The Family Code provisions referred to in section 273.5, subdivision (d), have a different objective. Family Code sections 7611 and 7612 are part of the Uniform Parentage Act (Act). The Act was enacted to eliminate the legal distinction between legitimate and illegitimate children ( Johnson v. Calvert (1993) 5 Cal.4th 84, 88 [ 19 Cal.Rptr.2d 494, 851 P.2d 776]), and to provide a comprehensive scheme for the judicial determination of paternity. ( Michael M. v. Giovanna F. (1992) 5 Cal.App.4th 1272, 1278 [ 7 Cal.Rptr.2d 460].) In defining the rights of unmarried fathers, the Act distinguishes between a presumed father, as determined by the statutory presumptions, and one who is merely a biological father. ( Michael U. v. Jamie B. (1985) 39 Cal.3d 787, 790 [ 218 Cal.Rptr. 39, 705 P.2d 362]; In re Baby Girl M. (1984) 37 Cal.3d 65, 71-72, fns. 4, 5 [ 207 Cal.Rptr. 309, 688 P.2d 918].) The unmarried father is treated differently under the Act in custody, support and adoption proceedings depending on his defined status. (See, e.g., Adoption of Kelsey S. (1992) 1 Cal.4th 816, 825 [ 4 Cal.Rptr.2d 615, 823 P.2d 1216]; In re Shereece B. (1991) 231 Cal.App.3d 613, 622 [ 282 Cal.Rptr. 430] ; In re Tricia M. (1977) 74 Cal.App.3d 125, 132-133 [ 141 Cal.Rptr. 554].) The presumed father, one who has entered into some familial relationship with the mother and child, is accorded more rights and privileges than the purely biological father. ( In re Sabrina H. (1990) 217 Cal.App.3d 702, 708 [ 266 Cal.Rptr. 274] .)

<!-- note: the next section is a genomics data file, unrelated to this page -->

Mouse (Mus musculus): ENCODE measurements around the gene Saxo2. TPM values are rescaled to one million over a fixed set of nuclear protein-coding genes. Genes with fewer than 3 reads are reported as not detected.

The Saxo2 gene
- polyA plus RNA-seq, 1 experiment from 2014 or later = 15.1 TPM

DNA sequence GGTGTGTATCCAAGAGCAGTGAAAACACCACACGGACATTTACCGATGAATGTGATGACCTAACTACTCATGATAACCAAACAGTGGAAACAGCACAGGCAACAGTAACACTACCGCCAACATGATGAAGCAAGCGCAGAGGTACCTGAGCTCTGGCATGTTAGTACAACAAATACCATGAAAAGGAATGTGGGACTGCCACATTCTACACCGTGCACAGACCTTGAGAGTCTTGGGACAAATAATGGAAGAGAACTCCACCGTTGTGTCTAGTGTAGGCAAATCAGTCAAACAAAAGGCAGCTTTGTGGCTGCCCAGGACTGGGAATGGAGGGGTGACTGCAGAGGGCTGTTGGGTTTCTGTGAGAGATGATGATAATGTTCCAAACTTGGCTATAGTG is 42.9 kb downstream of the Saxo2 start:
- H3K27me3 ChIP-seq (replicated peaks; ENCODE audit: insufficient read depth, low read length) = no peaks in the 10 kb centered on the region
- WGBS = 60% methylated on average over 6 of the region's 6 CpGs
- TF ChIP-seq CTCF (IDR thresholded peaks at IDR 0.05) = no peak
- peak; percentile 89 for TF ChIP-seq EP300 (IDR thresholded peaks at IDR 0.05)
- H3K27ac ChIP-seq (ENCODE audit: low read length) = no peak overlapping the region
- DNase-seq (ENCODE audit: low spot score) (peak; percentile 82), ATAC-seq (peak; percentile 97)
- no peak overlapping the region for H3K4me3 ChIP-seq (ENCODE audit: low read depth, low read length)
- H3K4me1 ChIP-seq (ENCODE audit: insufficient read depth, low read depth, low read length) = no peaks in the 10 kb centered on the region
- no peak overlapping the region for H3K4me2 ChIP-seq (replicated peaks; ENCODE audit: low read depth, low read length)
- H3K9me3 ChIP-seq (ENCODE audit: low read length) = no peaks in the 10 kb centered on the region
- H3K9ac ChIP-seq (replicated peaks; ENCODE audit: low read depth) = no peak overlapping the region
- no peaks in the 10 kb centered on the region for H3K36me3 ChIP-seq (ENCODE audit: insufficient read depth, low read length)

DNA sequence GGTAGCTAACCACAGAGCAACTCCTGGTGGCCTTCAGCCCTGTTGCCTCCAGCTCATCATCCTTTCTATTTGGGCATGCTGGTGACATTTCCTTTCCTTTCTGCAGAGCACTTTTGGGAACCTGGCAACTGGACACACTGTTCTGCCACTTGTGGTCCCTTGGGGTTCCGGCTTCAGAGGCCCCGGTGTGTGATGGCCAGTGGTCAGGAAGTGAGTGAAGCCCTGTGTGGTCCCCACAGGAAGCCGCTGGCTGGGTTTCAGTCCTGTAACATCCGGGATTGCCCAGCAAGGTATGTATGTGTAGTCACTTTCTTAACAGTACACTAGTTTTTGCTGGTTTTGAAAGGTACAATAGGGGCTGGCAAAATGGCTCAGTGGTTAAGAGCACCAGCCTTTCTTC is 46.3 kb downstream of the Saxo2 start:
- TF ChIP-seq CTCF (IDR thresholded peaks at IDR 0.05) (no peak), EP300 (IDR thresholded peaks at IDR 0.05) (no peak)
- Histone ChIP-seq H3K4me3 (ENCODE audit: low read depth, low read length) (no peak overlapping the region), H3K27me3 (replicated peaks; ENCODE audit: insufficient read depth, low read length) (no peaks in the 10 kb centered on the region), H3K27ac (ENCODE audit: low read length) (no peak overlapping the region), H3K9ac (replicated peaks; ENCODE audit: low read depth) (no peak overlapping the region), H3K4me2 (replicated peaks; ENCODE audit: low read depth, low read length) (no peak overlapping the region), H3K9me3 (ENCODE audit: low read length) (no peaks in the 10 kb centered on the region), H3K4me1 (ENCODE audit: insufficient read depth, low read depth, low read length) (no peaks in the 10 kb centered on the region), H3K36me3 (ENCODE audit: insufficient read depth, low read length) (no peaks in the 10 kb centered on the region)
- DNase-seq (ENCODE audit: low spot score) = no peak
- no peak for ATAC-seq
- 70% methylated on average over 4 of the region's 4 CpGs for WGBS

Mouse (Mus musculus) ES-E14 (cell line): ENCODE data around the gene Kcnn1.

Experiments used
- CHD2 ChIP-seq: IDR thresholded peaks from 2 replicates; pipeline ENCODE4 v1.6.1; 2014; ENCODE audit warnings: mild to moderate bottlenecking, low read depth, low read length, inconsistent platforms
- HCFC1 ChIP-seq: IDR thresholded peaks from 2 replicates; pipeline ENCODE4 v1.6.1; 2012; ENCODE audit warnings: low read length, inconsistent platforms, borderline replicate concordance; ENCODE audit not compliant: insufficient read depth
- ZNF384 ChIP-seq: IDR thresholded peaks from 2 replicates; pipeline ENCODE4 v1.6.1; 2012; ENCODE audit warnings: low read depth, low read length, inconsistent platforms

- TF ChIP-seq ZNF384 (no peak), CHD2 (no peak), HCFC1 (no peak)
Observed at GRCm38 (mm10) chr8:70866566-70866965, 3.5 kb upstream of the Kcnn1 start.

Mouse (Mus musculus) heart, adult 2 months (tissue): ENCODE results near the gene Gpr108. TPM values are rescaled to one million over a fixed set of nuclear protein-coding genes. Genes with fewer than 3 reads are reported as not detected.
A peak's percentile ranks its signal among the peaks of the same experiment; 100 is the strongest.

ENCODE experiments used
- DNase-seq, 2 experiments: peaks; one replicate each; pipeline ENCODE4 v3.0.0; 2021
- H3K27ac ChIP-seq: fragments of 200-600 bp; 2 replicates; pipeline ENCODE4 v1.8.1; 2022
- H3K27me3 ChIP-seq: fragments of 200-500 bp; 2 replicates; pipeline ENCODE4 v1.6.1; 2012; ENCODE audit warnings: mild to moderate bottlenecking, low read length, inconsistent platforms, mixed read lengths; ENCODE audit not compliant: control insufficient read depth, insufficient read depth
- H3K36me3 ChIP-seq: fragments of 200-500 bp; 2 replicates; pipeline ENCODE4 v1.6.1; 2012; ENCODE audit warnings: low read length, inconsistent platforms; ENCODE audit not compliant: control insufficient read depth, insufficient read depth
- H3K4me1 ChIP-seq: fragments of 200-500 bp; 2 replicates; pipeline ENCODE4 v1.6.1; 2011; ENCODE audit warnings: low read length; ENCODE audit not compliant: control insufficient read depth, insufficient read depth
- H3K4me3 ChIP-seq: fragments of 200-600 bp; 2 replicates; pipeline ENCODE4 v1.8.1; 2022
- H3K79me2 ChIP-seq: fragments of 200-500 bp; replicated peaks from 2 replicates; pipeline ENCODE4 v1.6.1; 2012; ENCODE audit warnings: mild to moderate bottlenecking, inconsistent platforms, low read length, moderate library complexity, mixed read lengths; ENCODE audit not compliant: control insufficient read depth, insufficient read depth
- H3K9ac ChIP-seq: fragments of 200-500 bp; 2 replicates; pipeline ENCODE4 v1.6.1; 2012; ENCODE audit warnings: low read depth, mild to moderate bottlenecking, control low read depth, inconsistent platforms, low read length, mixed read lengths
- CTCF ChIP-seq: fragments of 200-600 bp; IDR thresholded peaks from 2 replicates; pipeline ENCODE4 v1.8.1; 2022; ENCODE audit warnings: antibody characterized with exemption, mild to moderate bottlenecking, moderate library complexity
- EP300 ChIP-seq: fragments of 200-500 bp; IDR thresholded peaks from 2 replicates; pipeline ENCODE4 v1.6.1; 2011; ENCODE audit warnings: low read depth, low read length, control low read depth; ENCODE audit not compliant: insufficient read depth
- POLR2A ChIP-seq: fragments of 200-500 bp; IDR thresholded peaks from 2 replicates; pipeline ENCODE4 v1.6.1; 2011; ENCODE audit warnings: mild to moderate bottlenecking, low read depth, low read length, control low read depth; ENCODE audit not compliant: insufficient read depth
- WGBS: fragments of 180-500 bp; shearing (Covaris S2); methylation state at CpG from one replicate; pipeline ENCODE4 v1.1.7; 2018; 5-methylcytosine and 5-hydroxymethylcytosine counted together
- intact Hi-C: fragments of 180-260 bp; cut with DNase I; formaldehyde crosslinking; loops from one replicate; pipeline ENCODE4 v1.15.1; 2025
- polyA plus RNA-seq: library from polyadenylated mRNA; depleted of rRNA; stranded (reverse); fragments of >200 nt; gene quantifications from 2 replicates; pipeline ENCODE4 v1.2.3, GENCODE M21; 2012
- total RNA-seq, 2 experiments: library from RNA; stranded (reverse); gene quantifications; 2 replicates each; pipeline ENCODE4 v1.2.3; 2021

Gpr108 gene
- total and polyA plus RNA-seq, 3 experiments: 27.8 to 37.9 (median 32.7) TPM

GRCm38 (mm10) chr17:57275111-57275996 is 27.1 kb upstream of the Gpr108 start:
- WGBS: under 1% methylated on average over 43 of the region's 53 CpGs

The domestic violence deterrent purpose behind section 273.5, by contrast, does not require such distinctions to come into play. Under the ordinary meaning of the language used, section 273.5, subdivision (a) applies to a biological father who batters the mother of his child. Subdivision (d) expands the reach of the statute to a presumed father, that is, a man who has entered into a family relationship with the mother and child, regardless of whether he is the biological father. No purpose is served under section 273.5 by requiring the prosecution to establish in every case that the defendant is the "presumed . . . natural father under Sections 7611 and 7612 of the Family Code." The Family Code sections create presumptions to support proof that the man is the natural father of a child. But parentage can be established without resort to any presumption. ( In re Tricia M., supra, 74 Cal.App.3d at p. 132.)
The prosecution did not need to rely on the statutory presumptions to establish the elements of the offense in this case. Duran testified appellant was the father of her three children and she received AFDC when appellant was absent from the home. Appellant offered no evidence to contradict her assertion. The testimony of one witness, if believed, is sufficient to prove any fact. (Evid. Code, § 411; People v. Hunter (1989) 49 Cal.3d 957, 977 [ 264 Cal.Rptr. 367, 782 P.2d 608].) Thus, Duran's testimony constituted substantial evidence that appellant was the father of her children within the meaning of section 273.5.
See footnote, ante, page 706.
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The trial court is directed to correct the abstract of judgment to reflect an additional 4 days of presentence custody credit, for a total of 253 rather than 249 days, and to forward the amended abstract of judgment to the Department of Corrections. In all other respects, the judgment is affirmed.
Stone (W.A.), Acting P.J., and Vartabedian, J., concurred.